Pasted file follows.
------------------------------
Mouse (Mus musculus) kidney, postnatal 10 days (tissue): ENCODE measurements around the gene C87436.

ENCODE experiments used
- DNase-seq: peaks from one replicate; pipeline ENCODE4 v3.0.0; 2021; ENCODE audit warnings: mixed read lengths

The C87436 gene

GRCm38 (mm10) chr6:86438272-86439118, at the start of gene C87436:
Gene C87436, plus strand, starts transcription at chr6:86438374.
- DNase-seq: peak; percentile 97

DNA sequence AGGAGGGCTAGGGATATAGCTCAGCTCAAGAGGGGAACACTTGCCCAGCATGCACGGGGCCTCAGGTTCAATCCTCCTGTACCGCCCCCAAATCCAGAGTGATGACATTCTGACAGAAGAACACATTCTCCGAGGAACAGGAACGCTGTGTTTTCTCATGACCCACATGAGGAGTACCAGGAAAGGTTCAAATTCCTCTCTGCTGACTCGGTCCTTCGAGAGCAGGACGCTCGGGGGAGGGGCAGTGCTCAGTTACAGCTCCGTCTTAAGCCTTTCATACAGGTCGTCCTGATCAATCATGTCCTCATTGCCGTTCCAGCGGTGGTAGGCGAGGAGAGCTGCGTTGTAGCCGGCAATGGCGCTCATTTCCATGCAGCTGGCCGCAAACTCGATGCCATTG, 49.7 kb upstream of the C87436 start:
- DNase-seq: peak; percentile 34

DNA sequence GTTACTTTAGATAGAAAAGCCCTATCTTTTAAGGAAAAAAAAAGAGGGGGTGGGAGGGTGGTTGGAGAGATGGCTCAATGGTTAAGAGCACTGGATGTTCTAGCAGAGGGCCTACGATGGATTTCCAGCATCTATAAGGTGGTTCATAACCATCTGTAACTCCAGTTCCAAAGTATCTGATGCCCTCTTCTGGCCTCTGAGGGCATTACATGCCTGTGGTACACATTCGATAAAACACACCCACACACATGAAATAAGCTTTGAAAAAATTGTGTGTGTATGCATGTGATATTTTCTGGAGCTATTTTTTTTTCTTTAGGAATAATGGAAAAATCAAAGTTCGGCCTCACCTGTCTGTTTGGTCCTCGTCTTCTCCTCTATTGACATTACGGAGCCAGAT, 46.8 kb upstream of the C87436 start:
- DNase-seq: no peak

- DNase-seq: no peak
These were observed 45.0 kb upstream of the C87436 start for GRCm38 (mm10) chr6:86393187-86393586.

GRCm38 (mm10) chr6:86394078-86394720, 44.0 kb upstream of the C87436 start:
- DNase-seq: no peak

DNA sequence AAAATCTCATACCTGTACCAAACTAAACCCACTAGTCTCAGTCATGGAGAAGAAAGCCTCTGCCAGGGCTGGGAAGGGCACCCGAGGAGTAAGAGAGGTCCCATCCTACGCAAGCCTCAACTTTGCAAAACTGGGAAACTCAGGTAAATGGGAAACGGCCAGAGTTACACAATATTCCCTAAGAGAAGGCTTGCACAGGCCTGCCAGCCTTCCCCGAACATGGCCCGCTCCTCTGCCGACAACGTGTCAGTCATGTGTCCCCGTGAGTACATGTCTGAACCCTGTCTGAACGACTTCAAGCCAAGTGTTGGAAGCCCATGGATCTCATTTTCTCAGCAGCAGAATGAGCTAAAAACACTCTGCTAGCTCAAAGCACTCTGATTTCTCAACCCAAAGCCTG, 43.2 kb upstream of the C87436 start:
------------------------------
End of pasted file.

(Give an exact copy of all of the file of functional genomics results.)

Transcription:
Mouse (Mus musculus) kidney, postnatal 10 days (tissue): ENCODE measurements around the gene C87436.

ENCODE experiments used
- DNase-seq: peaks from one replicate; pipeline ENCODE4 v3.0.0; 2021; ENCODE audit warnings: mixed read lengths

The C87436 gene

GRCm38 (mm10) chr6:86438272-86439118, at the start of gene C87436:
Gene C87436, plus strand, starts transcription at chr6:86438374.
- DNase-seq: peak; percentile 97

DNA sequence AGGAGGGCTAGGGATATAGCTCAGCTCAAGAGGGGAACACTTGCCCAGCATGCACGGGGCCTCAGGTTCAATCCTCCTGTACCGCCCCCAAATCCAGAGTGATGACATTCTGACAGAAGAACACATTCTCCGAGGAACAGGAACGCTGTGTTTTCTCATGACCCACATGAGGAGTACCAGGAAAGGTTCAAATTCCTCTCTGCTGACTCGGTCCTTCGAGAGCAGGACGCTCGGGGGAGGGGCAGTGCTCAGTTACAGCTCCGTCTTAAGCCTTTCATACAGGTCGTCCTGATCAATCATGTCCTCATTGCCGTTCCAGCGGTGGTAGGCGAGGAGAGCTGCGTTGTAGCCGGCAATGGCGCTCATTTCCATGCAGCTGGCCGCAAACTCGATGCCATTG, 49.7 kb upstream of the C87436 start:
- DNase-seq: peak; percentile 34

DNA sequence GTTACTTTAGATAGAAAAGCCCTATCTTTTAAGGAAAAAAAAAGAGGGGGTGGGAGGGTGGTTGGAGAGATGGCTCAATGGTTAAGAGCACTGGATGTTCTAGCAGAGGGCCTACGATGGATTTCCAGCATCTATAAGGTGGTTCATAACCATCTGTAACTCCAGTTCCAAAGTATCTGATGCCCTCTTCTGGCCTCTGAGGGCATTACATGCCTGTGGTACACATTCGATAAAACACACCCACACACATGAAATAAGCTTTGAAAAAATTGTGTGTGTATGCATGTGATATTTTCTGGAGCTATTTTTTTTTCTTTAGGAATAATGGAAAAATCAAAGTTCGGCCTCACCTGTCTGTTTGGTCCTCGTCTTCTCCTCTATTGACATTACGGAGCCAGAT, 46.8 kb upstream of the C87436 start:
- DNase-seq: no peak

- DNase-seq: no peak
These were observed 45.0 kb upstream of the C87436 start for GRCm38 (mm10) chr6:86393187-86393586.

GRCm38 (mm10) chr6:86394078-86394720, 44.0 kb upstream of the C87436 start:
- DNase-seq: no peak

DNA sequence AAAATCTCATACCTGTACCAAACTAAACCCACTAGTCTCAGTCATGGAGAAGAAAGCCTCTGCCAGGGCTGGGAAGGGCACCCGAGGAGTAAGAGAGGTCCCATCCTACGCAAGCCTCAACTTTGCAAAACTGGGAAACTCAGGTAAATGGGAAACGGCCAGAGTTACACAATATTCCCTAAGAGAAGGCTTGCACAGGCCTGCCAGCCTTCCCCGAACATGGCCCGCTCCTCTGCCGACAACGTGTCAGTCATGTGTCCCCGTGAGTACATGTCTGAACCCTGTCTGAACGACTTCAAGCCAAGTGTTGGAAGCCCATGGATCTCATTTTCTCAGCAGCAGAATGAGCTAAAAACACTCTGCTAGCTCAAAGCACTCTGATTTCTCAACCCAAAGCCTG, 43.2 kb upstream of the C87436 start: